Pre­pare prop­erly and pick your travel time care­fully be­fore head­ing to the far north, then reap the re­wards of sparkling wa­ter­falls, un­spoilt beaches and clear la­goons

The Advertiser - SA Weekend - - MOVIES -

IN the late au­tumn, after the wet sea­son eases on Cape York Penin­sula, gravel roads are graded in time for the win­ter peak when vis­i­tors drag­ging boats, campers, car­a­vans and just about any­thing else that has wheels, hit the road for Aus­tralia’s last great wilder­ness ad­ven­ture, the drive to the north­ern tip of the con­ti­nent.

Some pre­fer the coast road that winds up from Cairns through rain­for­est, past hid­den beaches and wa­ter­falls and sealed as far as Cape Tribulatio­n, while oth­ers take the in­land route via the Penin­sula De­vel­op­men­tal Rd through Ma­reeba and the Ather­ton Table­land and the lush agri­cul­tural cane farms, or­chards and mar­ket gar­dens.

By June, the swollen creeks and rivers that put the Cape off-lim­its surg­ing over gul­lies and dips in the road at the height of the wet, have usu­ally shrunk to kneedeep or turned to dust mak­ing the Cape once again ac­ces­si­ble.

Be­fore the win­ter school hol­i­day rush, Ku­randa-based Tourism Cape York co­or­di­na­tor, en­vi­ron­men­tal sci­en­tist and all­round good bloke, Isha Seg­boer, set out to make sure and in­vited me along for the ride.

It was a mag­i­cal drive north from Cairns in a vin­tage Nis­san Pa­trol four-wheel drive past beaches, forested hills, cloud-capped moun­tains and cane­fields where flocks of white egrets picked through the newly tilled earth, to Port Dou­glas, Moss­man and Wonga be­fore board­ing the ferry cross­ing the Dain­tree River.

Driv­ing through Dain­tree Na­tional Park, it’s easy to see why UNESCO has lists this a Wet Trop­ics World Her­itage Area. The thick, dark jun­gle of rain­for­est dec­o­rated with palm trees and ex­otic ferns tow­ers right up to the edge of the sealed road that twists and turns through the dap­pled sun­light. With the chance of spot­ting an elu­sive cas­sowary it was al­to­gether an ex­quis­ite ex­pe­ri­ence.

North of Cape Tribulatio­n, the bi­tu­men gives way to ochre-coloured gravel – the re­cently graded Bloom­field Track stretch­ing up across the Dono­van Range to the Bloom­field River.

We stop for a burger and beer at the cel­e­brated Lions Den Ho­tel, once a tiny haven for “feral” Cape York char­ac­ters, now an ex­panded, reg­u­lar stop on the tourist trail.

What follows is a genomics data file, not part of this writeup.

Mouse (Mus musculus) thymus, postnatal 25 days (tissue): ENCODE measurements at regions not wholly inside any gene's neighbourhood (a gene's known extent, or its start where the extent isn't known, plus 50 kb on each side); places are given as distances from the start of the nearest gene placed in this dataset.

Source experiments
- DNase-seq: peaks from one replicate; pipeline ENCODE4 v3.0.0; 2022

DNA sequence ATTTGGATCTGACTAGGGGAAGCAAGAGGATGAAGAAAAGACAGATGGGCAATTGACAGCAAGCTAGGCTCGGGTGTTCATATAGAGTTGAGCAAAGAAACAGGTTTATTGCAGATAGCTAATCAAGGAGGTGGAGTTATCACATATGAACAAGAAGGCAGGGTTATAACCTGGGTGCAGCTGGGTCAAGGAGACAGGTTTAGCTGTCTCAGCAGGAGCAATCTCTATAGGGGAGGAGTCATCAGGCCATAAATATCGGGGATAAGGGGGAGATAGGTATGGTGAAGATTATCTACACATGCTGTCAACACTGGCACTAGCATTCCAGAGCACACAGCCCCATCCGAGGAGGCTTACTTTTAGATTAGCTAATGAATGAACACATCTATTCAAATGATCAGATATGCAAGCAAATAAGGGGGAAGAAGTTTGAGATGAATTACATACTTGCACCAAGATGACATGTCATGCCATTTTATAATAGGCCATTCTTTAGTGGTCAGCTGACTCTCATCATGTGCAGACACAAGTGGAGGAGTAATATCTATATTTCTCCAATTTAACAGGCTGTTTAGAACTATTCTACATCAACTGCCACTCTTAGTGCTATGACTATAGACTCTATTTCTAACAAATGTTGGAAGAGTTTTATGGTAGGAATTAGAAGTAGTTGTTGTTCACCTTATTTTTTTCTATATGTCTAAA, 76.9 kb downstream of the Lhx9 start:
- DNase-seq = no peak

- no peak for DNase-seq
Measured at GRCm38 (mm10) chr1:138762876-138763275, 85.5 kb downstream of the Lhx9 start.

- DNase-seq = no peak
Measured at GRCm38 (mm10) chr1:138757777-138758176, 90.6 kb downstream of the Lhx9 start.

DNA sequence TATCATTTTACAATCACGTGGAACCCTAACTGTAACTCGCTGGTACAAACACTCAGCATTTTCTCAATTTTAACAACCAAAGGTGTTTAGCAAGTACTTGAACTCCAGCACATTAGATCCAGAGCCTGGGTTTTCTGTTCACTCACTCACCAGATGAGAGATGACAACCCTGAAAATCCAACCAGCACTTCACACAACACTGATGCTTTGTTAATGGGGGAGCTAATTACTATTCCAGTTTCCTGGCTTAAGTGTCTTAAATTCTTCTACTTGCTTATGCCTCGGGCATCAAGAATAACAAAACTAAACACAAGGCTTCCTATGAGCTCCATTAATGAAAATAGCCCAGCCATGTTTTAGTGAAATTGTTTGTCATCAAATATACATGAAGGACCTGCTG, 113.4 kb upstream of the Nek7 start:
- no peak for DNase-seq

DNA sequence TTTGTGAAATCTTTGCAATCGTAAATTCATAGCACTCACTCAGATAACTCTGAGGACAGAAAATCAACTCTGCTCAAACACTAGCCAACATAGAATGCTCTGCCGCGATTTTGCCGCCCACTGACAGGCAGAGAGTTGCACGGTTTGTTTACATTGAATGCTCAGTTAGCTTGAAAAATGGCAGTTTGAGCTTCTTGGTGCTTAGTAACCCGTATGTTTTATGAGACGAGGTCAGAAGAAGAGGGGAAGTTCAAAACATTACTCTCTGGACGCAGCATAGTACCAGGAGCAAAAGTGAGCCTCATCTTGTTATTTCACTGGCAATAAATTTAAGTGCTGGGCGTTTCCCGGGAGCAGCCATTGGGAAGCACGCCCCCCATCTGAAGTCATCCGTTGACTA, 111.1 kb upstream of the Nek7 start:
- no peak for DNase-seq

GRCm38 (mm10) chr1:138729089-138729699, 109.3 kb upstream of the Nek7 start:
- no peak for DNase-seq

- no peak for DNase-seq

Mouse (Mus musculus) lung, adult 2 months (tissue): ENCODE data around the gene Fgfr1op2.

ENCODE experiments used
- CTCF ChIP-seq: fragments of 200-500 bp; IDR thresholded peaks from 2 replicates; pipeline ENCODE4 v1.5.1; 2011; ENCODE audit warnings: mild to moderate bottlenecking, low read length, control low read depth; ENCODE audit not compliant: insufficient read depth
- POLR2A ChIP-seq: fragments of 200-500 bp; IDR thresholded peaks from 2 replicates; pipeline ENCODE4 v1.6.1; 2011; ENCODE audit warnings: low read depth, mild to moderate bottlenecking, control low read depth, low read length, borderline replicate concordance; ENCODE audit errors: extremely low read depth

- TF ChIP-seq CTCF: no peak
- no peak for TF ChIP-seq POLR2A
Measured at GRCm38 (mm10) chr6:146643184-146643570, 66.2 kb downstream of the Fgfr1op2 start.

Past Cook­town, after we had stashed the pre­cious pil­sner be­hind a bunch of logs felled by the last cy­clone, we drove through Hope Vale to Elim Beach where elder, Ed­die Deemal and son, Ivan, run the camp­ground right on the beach un­der a canopy of paper­bark trees ($10 per night per per­son).

Next morn­ing, still mel­low from the lamb racks, the light beer and pinot, we res­cued the pil­sner in­tact and head west along Bat­tle Camp Rd.

There was light traf­fic on the gravel road, cor­ru­gated in parts, but quite com­fort­able apart from car-driven dust as thick as a London fog, con­di­tions when head­lights are es­sen­tial.

The bad news is some driv­ers are still ne­glect­ing to switch on head­lights while oth­ers bar­rel into the wa­ter-cov­ered dips, es­pe­cially those with Rough Sur­face signs, some with deep, con­cealed holes. The good news is the roads are open but cau­tion, care and common sense are still called for.

We crossed a shal­low wa­ter­course, a trib­u­tary of En­deav­our River and stopped to see the pretty Is­abella Falls a few me­tres down­stream where it’s safe to swim (no salt­wa­ter croc­o­diles) be­fore splash­ing through the Nor­manby River, where swimming is def­i­nitely not safe.

Near Bat­tle Camp Sta­tion we turned into Rinyirru Na­tional Park past the his­toric Old Laura Homestead, once head­quar­ters of the orig­i­nal Laura Sta­tion. For­merly known as Lake­field, Queens­land’s sec­ond-largest na­tional park (after the Simp­son Desert) is mostly grassy trop­i­cal savannah with paper­bark and eu­ca­lypt forests that be­come vast wet­lands in the north­ern wet sea­son from Novem­ber to April.

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